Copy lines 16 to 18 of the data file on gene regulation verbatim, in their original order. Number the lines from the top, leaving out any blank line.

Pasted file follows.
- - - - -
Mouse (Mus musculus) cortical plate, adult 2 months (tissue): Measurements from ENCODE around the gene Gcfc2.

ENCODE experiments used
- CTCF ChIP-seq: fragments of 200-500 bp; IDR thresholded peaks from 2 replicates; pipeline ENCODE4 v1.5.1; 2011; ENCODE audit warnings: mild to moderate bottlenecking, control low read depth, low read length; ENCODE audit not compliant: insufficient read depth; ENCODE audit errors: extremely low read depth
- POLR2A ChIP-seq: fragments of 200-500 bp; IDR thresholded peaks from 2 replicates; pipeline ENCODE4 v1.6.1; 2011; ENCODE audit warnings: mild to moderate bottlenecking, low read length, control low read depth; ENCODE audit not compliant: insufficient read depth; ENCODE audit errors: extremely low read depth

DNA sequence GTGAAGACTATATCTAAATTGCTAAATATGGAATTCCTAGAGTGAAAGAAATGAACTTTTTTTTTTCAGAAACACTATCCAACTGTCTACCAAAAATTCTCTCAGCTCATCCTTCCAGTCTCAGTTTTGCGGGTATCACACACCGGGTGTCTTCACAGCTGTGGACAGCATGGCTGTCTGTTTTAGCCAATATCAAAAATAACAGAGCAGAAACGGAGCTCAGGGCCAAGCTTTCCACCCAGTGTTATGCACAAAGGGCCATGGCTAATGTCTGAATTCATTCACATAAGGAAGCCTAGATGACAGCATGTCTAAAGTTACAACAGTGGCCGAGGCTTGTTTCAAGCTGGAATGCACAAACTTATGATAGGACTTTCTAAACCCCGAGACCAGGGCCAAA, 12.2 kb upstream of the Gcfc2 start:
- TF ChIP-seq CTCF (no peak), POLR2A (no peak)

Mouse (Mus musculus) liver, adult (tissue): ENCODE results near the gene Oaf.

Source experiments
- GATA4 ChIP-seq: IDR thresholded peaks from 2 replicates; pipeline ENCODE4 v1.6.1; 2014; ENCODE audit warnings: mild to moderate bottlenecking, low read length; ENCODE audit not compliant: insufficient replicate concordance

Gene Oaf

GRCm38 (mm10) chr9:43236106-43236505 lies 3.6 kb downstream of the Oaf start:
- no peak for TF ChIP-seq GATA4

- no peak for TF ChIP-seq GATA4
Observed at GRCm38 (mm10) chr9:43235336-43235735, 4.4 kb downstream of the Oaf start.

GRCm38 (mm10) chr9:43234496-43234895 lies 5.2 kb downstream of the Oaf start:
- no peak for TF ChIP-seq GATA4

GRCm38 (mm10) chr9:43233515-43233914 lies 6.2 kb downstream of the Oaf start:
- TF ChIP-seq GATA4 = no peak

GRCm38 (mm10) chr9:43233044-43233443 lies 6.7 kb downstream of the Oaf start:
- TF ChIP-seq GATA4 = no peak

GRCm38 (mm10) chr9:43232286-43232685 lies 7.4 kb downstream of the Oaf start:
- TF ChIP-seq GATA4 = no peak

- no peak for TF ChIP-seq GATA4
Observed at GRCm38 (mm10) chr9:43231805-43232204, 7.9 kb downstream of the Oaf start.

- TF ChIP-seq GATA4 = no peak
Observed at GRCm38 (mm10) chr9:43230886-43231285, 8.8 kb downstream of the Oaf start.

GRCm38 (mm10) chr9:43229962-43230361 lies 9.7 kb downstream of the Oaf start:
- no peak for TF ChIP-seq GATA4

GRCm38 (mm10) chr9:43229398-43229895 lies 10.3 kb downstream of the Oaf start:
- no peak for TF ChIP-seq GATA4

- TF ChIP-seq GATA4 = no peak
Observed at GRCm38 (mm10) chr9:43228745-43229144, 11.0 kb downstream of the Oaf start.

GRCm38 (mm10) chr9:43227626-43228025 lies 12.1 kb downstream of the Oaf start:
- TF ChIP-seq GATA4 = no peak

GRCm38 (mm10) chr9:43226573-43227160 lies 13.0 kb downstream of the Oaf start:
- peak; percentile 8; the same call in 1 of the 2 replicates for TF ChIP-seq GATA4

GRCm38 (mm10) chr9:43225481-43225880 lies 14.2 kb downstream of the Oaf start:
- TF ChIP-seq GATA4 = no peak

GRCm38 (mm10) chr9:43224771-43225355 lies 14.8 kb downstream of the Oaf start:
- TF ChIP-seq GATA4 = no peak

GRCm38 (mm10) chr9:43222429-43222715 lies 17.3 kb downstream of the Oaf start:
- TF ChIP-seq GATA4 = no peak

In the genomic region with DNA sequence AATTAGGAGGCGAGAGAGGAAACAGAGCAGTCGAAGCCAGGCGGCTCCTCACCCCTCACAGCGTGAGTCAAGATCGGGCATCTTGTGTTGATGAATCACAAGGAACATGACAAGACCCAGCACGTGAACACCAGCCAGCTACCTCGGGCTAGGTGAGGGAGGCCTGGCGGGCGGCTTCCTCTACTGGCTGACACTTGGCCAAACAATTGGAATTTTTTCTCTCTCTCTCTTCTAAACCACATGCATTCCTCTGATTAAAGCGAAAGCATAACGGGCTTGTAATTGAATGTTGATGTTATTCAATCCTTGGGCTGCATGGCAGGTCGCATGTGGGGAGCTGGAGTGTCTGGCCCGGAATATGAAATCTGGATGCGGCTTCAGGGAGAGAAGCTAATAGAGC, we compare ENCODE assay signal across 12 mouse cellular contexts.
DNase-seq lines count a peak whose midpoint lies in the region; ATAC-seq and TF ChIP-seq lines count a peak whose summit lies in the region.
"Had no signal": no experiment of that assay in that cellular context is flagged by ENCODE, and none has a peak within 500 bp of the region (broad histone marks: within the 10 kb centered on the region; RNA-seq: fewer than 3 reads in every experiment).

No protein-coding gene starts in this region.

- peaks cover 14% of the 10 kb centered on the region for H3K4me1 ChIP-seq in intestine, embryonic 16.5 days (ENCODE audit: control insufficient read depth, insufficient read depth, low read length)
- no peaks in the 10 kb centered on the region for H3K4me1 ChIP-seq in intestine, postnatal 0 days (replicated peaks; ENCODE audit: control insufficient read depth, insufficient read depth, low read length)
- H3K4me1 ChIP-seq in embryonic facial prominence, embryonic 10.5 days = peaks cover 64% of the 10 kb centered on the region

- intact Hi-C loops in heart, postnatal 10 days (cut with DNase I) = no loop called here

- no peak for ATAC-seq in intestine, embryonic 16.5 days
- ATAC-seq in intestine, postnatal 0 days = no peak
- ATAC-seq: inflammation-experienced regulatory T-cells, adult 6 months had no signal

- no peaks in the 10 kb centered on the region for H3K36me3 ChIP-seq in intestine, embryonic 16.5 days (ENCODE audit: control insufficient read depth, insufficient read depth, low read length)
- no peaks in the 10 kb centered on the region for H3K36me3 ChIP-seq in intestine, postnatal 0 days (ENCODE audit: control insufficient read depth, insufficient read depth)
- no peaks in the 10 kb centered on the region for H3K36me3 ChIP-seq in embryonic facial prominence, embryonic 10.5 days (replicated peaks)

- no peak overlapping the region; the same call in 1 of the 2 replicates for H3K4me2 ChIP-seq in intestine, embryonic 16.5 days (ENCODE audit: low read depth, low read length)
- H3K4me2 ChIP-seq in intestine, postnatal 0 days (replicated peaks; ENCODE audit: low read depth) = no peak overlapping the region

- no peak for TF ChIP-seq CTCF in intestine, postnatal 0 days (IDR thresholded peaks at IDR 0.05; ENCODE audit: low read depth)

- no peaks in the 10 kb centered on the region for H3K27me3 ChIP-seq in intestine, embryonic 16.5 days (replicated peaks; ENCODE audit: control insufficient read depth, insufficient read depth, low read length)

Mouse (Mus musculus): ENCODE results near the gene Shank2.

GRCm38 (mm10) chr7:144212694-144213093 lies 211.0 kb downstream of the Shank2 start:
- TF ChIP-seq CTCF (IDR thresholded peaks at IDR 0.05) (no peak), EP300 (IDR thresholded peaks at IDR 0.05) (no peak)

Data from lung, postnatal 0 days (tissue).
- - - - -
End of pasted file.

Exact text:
- no peak for TF ChIP-seq GATA4

GRCm38 (mm10) chr9:43233515-43233914 lies 6.2 kb downstream of the Oaf start:
- TF ChIP-seq GATA4 = no peak